Maestro Gustavo Dudamel conducts the Vienna Philharmonic Orchestra in Vienna, Austria on Jan. 1, 2017. (AP Photo/Ronald Zak, File)

Many Americans may only know Gustavo Dudamel, if at all, as an inspiration for the charismatic conductor in the award-winning Amazon television series, “Mozart in the Jungle.”

In fact, the 36-year-old maestro is an internationally-acclaimed musician and music director of the Los Angeles Philharmonic. A native of Venezuela, the energetic and wildly talented conductor is perhaps one of the most famous Venezuelans in the world today.

This week, Dudamel’s country has slipped further into a bloody, volatile protest movement that has hardened into a prolonged standoff between demonstrators and the government. And on Wednesday, the turmoil struck deep for the conductor. A young violinist, Armando Canizales, was killed during a demonstration after being struck in the neck at a protest in a city east of Caracas. Video shows the young man being rushed by two men on a motorcycle to an ambulance as friends cried, “No, Armando!” according to the Associated Press.

The 17-year-old musician had been a member in the publicly funded El Sistema, a youth music education program that propelled Dudamel to stardom. Following the death, Dudamel changed his Facebook cover photo to Canizales’ name, written in block letters with an all-black background..

And on Thursday, Dudamel penned an open letter to the Venezuelan government posted on his Facebook, saying, “It is time to listen to the people: Enough is enough.”

“I urgently call on the President of the Republic and the national government to rectify and listen to the voice of the Venezuelan people,” Dudamel said. “Times cannot be defined by the blood of our people.”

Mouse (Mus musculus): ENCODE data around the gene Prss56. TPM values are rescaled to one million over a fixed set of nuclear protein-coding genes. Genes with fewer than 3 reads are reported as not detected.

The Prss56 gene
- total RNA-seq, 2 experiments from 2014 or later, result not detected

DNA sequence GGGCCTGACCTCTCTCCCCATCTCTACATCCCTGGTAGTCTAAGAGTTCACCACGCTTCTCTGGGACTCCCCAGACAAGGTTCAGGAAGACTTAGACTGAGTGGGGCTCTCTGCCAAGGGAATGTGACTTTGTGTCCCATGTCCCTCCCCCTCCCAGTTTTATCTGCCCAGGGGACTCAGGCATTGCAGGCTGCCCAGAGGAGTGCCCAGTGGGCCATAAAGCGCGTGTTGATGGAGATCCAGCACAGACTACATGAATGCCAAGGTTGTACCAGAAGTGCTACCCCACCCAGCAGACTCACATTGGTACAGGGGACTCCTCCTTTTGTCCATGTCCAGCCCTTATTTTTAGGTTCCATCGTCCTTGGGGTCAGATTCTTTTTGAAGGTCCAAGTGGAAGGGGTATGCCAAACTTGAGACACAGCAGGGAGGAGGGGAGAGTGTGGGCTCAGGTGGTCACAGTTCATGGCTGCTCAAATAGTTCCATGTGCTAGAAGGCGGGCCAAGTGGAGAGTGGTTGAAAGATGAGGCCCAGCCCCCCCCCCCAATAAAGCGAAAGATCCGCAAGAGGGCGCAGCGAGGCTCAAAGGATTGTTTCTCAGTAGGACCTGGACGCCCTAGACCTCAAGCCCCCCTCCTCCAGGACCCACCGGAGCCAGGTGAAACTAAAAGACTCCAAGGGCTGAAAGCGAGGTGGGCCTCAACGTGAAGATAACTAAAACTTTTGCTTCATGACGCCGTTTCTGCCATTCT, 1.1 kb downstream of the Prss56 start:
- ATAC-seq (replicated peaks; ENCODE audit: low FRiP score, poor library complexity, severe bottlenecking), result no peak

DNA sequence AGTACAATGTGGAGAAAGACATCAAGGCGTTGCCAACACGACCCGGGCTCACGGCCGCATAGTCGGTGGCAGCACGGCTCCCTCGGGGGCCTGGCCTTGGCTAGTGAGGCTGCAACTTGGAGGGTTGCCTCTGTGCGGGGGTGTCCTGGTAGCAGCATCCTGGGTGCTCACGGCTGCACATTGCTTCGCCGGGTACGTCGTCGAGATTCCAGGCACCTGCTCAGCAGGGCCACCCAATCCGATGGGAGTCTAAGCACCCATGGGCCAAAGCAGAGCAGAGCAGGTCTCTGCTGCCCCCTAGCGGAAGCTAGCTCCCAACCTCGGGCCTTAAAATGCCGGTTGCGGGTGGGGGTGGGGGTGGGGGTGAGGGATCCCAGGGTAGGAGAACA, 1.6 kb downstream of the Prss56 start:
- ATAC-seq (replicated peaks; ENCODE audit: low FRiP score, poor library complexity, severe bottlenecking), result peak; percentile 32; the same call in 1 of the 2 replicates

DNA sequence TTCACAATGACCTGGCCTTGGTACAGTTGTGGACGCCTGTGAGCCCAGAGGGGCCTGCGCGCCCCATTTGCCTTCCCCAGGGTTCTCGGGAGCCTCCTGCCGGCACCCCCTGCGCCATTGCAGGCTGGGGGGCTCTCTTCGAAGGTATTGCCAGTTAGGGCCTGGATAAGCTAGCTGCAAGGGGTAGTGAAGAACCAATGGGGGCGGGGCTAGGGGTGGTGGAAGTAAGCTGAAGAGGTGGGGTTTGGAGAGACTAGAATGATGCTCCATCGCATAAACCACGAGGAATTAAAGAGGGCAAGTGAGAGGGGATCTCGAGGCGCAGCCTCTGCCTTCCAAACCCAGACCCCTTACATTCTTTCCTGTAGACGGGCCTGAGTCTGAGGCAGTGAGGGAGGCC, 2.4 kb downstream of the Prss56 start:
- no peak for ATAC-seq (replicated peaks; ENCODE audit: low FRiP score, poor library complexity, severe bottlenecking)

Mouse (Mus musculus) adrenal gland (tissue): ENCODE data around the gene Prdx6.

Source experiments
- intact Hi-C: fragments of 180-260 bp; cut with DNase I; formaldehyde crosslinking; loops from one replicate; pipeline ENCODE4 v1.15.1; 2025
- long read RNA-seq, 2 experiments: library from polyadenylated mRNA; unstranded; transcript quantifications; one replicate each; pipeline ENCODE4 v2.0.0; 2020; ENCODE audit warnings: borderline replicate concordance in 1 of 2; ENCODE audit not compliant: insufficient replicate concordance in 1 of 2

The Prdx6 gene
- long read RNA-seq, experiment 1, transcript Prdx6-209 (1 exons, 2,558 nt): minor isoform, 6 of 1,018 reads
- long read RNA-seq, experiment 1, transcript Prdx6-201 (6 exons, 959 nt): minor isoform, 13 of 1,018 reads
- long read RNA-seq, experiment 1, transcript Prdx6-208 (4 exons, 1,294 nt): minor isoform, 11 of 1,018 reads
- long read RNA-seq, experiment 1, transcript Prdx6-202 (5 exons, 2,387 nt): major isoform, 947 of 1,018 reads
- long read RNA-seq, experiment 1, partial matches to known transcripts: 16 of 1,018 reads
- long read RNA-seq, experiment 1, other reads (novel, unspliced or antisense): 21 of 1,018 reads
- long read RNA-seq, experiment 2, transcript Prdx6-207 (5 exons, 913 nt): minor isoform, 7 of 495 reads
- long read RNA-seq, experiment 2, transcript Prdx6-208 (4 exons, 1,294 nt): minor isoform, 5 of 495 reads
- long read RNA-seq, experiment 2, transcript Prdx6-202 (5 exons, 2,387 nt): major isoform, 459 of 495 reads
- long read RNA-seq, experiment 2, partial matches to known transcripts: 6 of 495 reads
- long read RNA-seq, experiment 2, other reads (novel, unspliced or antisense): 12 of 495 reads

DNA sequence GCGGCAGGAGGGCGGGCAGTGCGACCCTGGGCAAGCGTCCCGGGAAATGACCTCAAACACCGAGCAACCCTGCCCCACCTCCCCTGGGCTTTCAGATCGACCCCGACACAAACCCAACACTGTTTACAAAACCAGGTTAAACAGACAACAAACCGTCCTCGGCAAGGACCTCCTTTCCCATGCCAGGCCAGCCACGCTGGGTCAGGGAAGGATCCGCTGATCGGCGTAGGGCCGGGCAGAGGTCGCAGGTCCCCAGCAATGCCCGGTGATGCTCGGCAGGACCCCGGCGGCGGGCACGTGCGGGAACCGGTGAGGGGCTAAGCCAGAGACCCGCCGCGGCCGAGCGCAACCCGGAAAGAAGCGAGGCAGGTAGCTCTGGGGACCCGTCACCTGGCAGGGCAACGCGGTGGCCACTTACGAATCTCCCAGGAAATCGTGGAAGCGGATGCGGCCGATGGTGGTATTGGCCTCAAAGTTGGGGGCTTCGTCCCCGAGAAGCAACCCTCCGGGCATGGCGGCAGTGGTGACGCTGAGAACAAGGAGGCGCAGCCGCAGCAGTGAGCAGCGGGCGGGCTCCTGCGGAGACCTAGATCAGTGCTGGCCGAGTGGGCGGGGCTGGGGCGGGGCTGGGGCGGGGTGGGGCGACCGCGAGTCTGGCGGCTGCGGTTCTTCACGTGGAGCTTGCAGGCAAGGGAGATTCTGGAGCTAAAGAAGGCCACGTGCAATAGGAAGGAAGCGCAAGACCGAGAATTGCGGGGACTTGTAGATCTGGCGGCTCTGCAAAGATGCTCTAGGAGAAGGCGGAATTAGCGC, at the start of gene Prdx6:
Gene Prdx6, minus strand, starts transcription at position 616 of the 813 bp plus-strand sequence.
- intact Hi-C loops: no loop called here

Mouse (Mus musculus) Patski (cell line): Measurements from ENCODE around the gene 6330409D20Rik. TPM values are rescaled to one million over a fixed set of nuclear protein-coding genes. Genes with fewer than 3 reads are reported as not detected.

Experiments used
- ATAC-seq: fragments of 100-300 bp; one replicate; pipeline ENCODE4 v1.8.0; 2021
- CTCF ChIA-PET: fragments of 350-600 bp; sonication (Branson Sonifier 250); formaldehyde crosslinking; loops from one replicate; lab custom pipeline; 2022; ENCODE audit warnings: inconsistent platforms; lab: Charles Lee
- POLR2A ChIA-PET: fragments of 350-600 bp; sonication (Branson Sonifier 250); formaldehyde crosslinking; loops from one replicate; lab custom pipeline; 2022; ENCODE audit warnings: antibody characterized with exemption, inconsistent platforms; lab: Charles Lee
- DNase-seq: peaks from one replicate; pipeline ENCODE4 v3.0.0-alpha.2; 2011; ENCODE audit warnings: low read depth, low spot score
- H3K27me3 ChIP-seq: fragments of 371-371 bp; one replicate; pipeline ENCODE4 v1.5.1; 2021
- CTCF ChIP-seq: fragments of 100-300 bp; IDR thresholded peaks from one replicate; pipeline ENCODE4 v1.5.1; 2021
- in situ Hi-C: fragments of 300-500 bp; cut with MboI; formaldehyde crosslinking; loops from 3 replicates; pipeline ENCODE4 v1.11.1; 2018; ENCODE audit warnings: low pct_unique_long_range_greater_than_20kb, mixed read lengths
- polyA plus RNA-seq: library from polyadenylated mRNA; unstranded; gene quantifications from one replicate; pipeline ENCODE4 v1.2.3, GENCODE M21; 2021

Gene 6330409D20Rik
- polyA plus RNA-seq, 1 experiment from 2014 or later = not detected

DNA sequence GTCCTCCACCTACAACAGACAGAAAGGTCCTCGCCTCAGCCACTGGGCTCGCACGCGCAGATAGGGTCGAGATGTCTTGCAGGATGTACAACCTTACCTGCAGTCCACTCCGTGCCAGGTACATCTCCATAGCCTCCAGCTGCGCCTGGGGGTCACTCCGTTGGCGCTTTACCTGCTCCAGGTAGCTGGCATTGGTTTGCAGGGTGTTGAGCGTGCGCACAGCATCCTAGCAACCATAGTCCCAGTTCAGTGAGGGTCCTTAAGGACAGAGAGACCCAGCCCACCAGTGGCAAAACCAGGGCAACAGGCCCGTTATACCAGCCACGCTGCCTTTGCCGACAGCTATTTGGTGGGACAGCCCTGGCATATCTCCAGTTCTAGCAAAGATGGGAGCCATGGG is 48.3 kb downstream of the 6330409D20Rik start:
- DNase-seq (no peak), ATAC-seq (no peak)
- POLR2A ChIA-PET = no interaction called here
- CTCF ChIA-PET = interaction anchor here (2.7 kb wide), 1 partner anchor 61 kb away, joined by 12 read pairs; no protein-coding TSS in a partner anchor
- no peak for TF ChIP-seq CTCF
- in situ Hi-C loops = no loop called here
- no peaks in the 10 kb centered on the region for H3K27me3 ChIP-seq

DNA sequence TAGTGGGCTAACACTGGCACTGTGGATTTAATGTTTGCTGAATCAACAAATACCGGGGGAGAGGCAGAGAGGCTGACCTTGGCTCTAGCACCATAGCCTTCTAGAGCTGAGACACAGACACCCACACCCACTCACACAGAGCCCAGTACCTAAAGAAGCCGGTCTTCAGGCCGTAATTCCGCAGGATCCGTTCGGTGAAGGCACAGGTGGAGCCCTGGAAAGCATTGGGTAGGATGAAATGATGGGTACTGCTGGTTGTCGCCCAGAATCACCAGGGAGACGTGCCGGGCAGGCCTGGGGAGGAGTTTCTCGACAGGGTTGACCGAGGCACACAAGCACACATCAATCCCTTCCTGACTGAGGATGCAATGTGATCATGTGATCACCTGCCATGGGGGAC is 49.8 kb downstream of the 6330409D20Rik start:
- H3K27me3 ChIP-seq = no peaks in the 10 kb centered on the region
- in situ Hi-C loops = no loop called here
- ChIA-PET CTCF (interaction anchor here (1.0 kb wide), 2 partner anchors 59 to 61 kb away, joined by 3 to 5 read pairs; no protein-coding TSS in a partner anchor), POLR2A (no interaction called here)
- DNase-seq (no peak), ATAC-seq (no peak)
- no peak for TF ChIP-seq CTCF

The letter, titled “I Raise My Voice,” marked the conductor’s most explicit statement to the regime of President Nicolas Maduro to date. For years, Venezuelans have criticized Dudamel’s refusal to speak out politically, claiming the conductor was cozy with the unpopular leadership.

The statement also followed a chaotic week in the South American country. Five people have been killed in Venezuela since Monday, according to the Associated Press. Two died when the bus they were traveling in flipped as it attempted to swerve past a barricade set up by protesters. A third person was killed during looting at a shop in the industrial city of Valencia and a motorcyclist died after being struck by a car trying to swerve away from a protest, the chief prosecutor’s office said.

In the past month, at least 35 people have died, and hundreds more have been injured. The country faces rampant crime, corruption and government dysfunction. Food and basic medicine are increasingly scarce, and inflation and unemployment have soared.

Thousands of demonstrators – mostly middle class – have poured into the streets, outraged by Venezuela’s economic collapse and the government’s increasingly authoritarian rule. On Monday, Maduro delivered a decree ordering an overhaul of the polarized nation’s constitution, which was pushed through in 1999 by his predecessor and mentor, Hugo Chávez.

In the midst of this turmoil, Dudamel has attempted to ease out of his silence and address the conflict. Some have responded with a sigh of relief: “I needed to hear that,” one woman commented on the conductor’s open letter Thursday. For other Venezuelans, Dudamel’s statements have been too little, too late.